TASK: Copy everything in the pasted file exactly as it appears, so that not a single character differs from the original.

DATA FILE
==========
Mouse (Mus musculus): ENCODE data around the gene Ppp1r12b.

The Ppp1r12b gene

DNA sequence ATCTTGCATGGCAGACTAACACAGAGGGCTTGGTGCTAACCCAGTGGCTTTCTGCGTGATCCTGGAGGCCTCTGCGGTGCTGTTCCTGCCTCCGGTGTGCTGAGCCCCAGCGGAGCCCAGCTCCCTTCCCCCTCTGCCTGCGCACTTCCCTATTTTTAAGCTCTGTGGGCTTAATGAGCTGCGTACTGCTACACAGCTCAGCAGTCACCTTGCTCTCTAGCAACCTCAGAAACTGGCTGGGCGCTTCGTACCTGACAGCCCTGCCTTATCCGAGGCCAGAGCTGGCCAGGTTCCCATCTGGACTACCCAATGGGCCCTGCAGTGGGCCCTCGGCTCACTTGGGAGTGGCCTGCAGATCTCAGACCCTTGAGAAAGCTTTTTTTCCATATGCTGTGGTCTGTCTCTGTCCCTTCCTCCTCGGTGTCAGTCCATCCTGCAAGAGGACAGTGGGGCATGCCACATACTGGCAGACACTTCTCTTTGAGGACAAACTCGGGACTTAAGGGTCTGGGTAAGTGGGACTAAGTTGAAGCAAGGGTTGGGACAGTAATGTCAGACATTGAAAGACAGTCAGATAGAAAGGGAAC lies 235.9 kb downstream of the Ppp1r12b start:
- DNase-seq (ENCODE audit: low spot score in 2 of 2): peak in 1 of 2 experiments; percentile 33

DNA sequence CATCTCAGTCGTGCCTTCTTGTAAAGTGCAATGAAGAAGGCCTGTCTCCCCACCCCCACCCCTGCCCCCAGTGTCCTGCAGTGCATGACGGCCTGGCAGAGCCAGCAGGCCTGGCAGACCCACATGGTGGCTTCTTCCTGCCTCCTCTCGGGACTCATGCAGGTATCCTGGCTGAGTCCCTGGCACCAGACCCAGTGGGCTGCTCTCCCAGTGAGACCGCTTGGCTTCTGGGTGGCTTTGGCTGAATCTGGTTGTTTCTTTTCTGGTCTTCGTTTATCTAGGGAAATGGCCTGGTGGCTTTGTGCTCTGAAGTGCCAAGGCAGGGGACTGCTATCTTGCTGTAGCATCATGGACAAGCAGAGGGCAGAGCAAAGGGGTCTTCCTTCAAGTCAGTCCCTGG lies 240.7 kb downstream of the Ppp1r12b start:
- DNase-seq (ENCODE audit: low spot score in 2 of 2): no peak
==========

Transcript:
Mouse (Mus musculus): ENCODE data around the gene Ppp1r12b.

The Ppp1r12b gene

DNA sequence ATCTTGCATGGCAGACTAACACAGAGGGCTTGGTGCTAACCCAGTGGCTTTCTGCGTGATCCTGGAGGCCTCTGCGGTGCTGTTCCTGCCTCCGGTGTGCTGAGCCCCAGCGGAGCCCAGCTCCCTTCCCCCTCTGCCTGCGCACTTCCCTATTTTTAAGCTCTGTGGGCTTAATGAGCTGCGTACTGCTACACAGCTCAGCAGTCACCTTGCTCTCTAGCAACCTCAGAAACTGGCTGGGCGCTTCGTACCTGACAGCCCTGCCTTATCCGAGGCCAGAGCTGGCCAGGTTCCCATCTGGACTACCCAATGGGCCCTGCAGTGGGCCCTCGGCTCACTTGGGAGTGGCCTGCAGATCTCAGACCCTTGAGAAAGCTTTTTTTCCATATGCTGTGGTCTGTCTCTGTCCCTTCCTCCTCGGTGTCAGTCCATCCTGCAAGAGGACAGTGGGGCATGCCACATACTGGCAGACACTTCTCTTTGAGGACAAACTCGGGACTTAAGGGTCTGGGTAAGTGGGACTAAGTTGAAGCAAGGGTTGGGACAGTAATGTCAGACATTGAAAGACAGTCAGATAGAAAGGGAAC lies 235.9 kb downstream of the Ppp1r12b start:
- DNase-seq (ENCODE audit: low spot score in 2 of 2): peak in 1 of 2 experiments; percentile 33

DNA sequence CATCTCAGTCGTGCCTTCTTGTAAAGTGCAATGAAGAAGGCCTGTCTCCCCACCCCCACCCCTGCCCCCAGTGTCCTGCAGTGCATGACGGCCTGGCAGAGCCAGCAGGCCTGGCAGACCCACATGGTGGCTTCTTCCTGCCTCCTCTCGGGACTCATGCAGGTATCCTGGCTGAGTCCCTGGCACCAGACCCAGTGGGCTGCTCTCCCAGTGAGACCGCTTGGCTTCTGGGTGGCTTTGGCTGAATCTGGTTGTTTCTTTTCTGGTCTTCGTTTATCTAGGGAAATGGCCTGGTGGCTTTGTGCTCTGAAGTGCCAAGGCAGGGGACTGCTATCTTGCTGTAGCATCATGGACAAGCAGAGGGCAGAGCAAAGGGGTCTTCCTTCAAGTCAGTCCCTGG lies 240.7 kb downstream of the Ppp1r12b start:
- DNase-seq (ENCODE audit: low spot score in 2 of 2): no peak